That’s how we did it at Pirelli, then we added more products, more interactions.  And honestly, some products actually failed, never getting past four or five iterations because when we tested the market we realised it’s not a good idea. However, you are learning new ways of working, which is the most important thing.

How will the acceleration of digital transformation change industry in the next 5-10 years?

For companies, among the emerging technologies, it’s the integration of AI and data that will have a major impact. AI is now becoming a reality rather than just a buzzword. I always quote Andrew Ng, formerly of Baidu, who says that everything that the human being can decide in three seconds or less is going to be easily automated by AI in the next couple of years.

If you look at your own company, how many activities today can be removed from our work lives? The challenge for many companies is whether they have the right data for AI, and if they even really know what data they do and don’t have.

Number one on the agenda is to get hold of your data now. Procurement teams should make sure that every time a contract around a service or asset is signed; the data produced by the service or asset is owned by their companies. You don’t know if you will need that data in the future.


You worked at Mondelez before joining Pirelli: what insights has that time in a CPG/FMCG company given you about how consumers’ lives will be changed by innovative technology?

For consumers, it’s an interesting, exciting time. In summary, you might not be the one shopping for things in future – your appliances will decide for you.

Through image recognition, your refrigerator will know exactly what kinds of products you have, the history of what you eat and when, interact with you to understand what you want in terms of quality and price, then automatically buy for you. Consumers will have more time to shop for the things they want to spend time over, but for brands, it is going to be a big challenge because you will have less time and opportunities to engage with a consumer.

In a CPG company it’s a threat, and if you’re in an advertising company it’s a double threat. The question they will be asking is: “How do you advertise to an algorithm?”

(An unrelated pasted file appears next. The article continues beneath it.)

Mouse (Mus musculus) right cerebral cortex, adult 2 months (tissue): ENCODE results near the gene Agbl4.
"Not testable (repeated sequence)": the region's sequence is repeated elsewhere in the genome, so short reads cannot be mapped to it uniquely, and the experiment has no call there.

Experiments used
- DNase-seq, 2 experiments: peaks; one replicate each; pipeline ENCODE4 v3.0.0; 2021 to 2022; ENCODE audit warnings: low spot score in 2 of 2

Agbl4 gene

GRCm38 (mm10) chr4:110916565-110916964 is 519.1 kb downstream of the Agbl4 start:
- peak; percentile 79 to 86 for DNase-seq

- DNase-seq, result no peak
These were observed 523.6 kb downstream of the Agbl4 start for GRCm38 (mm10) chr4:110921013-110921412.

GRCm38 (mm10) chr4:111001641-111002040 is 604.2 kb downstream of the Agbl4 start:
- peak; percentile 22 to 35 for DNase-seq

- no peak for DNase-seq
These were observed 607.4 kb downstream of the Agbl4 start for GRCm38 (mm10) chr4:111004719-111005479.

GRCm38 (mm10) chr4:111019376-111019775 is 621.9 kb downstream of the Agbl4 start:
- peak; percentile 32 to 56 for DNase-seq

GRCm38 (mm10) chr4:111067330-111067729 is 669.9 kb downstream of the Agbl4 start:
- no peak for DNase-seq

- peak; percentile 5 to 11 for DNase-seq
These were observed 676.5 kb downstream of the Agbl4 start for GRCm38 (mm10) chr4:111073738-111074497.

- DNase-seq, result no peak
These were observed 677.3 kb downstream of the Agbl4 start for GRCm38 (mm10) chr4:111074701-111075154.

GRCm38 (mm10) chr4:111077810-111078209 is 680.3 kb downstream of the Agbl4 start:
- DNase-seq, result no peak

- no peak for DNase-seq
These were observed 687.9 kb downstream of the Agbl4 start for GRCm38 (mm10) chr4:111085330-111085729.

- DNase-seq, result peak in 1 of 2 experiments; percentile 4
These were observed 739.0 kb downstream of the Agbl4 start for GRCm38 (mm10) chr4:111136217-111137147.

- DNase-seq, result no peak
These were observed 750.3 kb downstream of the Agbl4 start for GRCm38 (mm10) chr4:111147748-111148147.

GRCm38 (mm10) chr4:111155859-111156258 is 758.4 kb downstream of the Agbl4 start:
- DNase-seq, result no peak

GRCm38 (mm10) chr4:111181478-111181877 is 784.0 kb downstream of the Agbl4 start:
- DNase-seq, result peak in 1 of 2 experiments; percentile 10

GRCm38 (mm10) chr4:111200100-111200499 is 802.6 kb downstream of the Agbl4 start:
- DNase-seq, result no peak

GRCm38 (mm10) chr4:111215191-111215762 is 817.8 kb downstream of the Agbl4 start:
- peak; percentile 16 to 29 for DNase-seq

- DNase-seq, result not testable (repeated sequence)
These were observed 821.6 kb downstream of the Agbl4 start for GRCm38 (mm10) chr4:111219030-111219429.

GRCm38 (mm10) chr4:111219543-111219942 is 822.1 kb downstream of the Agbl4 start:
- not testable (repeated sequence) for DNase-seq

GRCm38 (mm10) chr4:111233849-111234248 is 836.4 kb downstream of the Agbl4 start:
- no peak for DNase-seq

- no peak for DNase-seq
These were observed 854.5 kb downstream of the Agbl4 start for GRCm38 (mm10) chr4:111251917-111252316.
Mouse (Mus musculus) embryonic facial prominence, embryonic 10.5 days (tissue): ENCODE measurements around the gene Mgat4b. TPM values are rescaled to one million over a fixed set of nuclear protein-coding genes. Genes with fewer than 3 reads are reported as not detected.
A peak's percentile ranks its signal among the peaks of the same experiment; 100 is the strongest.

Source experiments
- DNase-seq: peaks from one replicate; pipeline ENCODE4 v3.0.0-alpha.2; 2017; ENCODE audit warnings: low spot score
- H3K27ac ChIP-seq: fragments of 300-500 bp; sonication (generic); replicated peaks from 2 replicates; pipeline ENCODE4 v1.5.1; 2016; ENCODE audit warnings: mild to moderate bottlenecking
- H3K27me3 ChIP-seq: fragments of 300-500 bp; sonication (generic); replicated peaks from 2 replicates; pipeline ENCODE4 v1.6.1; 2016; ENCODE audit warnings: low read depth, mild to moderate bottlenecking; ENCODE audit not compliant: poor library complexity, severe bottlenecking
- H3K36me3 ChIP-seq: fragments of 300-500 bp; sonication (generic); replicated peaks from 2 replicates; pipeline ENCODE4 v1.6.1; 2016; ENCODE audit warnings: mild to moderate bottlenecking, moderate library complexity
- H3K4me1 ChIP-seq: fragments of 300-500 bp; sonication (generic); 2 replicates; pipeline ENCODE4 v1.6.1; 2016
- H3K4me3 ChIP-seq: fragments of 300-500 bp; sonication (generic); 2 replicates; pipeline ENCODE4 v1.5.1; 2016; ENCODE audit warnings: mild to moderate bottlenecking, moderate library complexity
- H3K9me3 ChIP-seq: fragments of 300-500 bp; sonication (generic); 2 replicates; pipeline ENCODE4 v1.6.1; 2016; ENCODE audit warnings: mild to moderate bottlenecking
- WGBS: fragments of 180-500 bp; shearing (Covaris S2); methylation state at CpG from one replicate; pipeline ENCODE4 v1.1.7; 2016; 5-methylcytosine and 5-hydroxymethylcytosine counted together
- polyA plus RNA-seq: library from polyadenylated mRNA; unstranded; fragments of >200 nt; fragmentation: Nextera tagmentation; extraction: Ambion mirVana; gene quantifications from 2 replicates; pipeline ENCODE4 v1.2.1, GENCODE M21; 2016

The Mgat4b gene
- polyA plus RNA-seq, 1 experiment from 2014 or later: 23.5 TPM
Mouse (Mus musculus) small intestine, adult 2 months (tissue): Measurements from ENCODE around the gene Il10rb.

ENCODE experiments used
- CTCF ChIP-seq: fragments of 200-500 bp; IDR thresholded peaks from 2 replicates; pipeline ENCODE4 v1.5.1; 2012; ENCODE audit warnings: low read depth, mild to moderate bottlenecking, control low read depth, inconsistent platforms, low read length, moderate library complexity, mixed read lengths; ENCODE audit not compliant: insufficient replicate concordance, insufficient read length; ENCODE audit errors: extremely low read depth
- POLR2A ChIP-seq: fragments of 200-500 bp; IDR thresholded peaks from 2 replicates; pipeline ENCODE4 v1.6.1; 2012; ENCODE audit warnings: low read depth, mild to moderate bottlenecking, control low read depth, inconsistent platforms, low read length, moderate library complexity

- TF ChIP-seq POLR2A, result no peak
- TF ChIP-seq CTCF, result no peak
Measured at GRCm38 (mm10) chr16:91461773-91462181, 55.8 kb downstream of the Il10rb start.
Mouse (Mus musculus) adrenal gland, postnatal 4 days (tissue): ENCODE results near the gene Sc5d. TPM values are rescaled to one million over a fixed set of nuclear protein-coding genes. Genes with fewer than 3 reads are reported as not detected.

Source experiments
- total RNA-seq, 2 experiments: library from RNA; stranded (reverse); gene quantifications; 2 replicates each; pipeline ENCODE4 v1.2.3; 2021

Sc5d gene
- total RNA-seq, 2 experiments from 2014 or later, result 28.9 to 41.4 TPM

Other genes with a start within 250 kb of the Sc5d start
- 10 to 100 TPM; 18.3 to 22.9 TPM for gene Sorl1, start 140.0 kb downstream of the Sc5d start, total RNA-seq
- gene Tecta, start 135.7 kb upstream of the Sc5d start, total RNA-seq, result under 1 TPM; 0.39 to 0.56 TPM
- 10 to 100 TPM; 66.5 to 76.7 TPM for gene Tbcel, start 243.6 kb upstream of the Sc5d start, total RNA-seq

There will be headwinds in this process because of regulation and data privacy, but remember that consumers will decide what data to share, largely if there’s a value-added exchange for that data. If I get price, quality and save an hour’s shopping a week, then will I share the data for my home appliances… why not?

The question they will be asking is: “How do you advertise to an algorithm?”

What are the challenges of communicating digital transformation to non-technical audiences in your organization – for example to the CEO?

It’s important to manage the cultural change. Digital transformation is not just about doing digital things, it’s about changing the way we work as an organization. I truly believe that in 5-10 years, most companies are going to have products that have a digital layer in their portfolios. In order to deliver digital products in the consumer environment, you’ll be forced to become a product development organization using those agile development teams I referred to.

So you need to start that now, even by starting small and learning through use cases, getting some wins under your belt. The talent you are looking to recruit is going to ask if you’re doing those things, otherwise they’re not going to join your company.

You need to look at other companies. There’s no way you’re going to have all the ideas, talent and manpower to do things yourself. If you do not connect, you do not looking at start-ups, you’ll fail. It’s impossible to keep up without that outside perspective.